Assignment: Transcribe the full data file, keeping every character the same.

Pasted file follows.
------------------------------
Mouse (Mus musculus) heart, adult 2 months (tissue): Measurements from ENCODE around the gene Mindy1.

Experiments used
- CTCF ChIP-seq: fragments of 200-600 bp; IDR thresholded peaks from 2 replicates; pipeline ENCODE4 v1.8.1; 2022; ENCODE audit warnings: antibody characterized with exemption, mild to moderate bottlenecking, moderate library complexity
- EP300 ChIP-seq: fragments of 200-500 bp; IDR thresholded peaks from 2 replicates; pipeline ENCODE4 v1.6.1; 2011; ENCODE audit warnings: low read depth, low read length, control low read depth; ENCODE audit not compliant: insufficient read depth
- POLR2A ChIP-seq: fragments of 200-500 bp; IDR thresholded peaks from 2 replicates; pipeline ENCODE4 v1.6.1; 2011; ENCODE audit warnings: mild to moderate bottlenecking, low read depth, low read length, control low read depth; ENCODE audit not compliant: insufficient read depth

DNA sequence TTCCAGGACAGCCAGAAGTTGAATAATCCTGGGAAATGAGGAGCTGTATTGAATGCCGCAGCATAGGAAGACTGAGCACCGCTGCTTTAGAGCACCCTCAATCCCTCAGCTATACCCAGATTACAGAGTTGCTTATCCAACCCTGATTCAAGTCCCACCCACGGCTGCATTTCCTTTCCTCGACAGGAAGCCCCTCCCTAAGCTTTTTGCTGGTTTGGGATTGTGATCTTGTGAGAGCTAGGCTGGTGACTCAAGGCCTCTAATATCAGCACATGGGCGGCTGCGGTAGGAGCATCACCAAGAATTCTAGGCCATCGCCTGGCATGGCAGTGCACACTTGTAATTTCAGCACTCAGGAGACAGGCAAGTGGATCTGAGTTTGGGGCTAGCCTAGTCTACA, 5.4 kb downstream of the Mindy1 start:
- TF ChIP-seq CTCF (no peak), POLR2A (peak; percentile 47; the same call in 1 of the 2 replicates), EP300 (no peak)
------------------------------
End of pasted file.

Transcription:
Mouse (Mus musculus) heart, adult 2 months (tissue): Measurements from ENCODE around the gene Mindy1.

Experiments used
- CTCF ChIP-seq: fragments of 200-600 bp; IDR thresholded peaks from 2 replicates; pipeline ENCODE4 v1.8.1; 2022; ENCODE audit warnings: antibody characterized with exemption, mild to moderate bottlenecking, moderate library complexity
- EP300 ChIP-seq: fragments of 200-500 bp; IDR thresholded peaks from 2 replicates; pipeline ENCODE4 v1.6.1; 2011; ENCODE audit warnings: low read depth, low read length, control low read depth; ENCODE audit not compliant: insufficient read depth
- POLR2A ChIP-seq: fragments of 200-500 bp; IDR thresholded peaks from 2 replicates; pipeline ENCODE4 v1.6.1; 2011; ENCODE audit warnings: mild to moderate bottlenecking, low read depth, low read length, control low read depth; ENCODE audit not compliant: insufficient read depth

DNA sequence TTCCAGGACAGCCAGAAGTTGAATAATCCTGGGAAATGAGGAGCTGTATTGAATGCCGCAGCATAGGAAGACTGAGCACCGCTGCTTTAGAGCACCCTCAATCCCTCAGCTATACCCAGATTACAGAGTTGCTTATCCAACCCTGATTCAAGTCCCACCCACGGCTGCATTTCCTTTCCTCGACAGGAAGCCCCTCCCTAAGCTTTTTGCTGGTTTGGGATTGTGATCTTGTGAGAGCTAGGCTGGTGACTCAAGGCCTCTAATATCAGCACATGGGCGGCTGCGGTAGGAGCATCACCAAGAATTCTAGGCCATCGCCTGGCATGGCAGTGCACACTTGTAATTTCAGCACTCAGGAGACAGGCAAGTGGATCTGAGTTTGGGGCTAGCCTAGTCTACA, 5.4 kb downstream of the Mindy1 start:
- TF ChIP-seq CTCF (no peak), POLR2A (peak; percentile 47; the same call in 1 of the 2 replicates), EP300 (no peak)